With the modern advancements in production agriculture, producers are seeing new products enter the marketplace faster than ever. It can be challenging to keep up with old and new products, therefore it’s important to have a trusted advisor to track product development and product life cycles. As a producer it’s important to have a good balance of product life cycles that are being implemented on your farm.
For example, Soybean Seed: 
It’s good to have the bulk of production products that are in the growth and mature stages to not only capture the most recent yield rate of gain in a breeding cycle but to also have confidence in your lineup. It’s also important to evaluate new products in the introduction stage for future replacement.
Factors that influence a product life cycle: 
  1. Supply and demand
  2. Cost of production
  3. Quality supply of parent material
  4. Trait availability
  5. Yield performance
  6. Disease package
  7. Ability to handle field conditions
  8. Mis-application of herbicides or fungicides causing resistance
  9. State or Federal regulation
  10. Safety
Introduction: A new product that is being released into the marketplace for the first time. Typically, these products are in low supply and high demand and will carry a premium to purchase. These products have spent a lot of time coming through the R&D pipeline and have been tested and evaluated in the labs and large trial settings. Once a product has made it to this point, it will be released as an introductory product in year one, with increased supply in following years.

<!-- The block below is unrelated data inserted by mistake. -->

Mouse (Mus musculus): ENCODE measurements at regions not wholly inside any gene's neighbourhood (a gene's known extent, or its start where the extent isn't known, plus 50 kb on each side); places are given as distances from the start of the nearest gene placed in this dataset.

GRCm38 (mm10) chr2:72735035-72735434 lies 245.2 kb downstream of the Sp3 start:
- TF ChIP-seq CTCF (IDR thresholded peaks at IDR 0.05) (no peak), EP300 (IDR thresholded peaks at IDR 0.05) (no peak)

Growth: Products in this stage have already been introduced into the marketplace and are in year 2-3. Supply of the product has increased, allowing more buyers to take advantage. By this time, product managers and field agronomists have a very strong understanding of yield capacity and how to manage its risk.
Maturity: These are products that have served their customer and technical staff properly. At this stage a product has already peaked in its maximum demand and supply. There are customers who are still interested in using these products because they know the risk and rewards associated with the product and know how to manage them.
Declining: These products are seeing a strong drop in the demand and the marketplace has already found a newly introduced or growth products to replace them. These products typically show less top-end results than the newer releases.

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About the Author: Todd Steinacher

Steinacher is an ISA CCA Soy Envoy alum and currently supports ISA on agronomic content as well as serving as an Illinois CCA board member. He was recently awarded the 2020 IL CCA of the Year & the 2021 International CCA of the Year. He has over 15 years agronomic experience, currently working with AgriGold and GROWMARK previously. Steinacher has an associate degree from Lincoln Land Community College, a B.S. in agronomy and business from Western Illinois University and a master’s degree in crop science from the University of Illinois at Urbana-Champaign.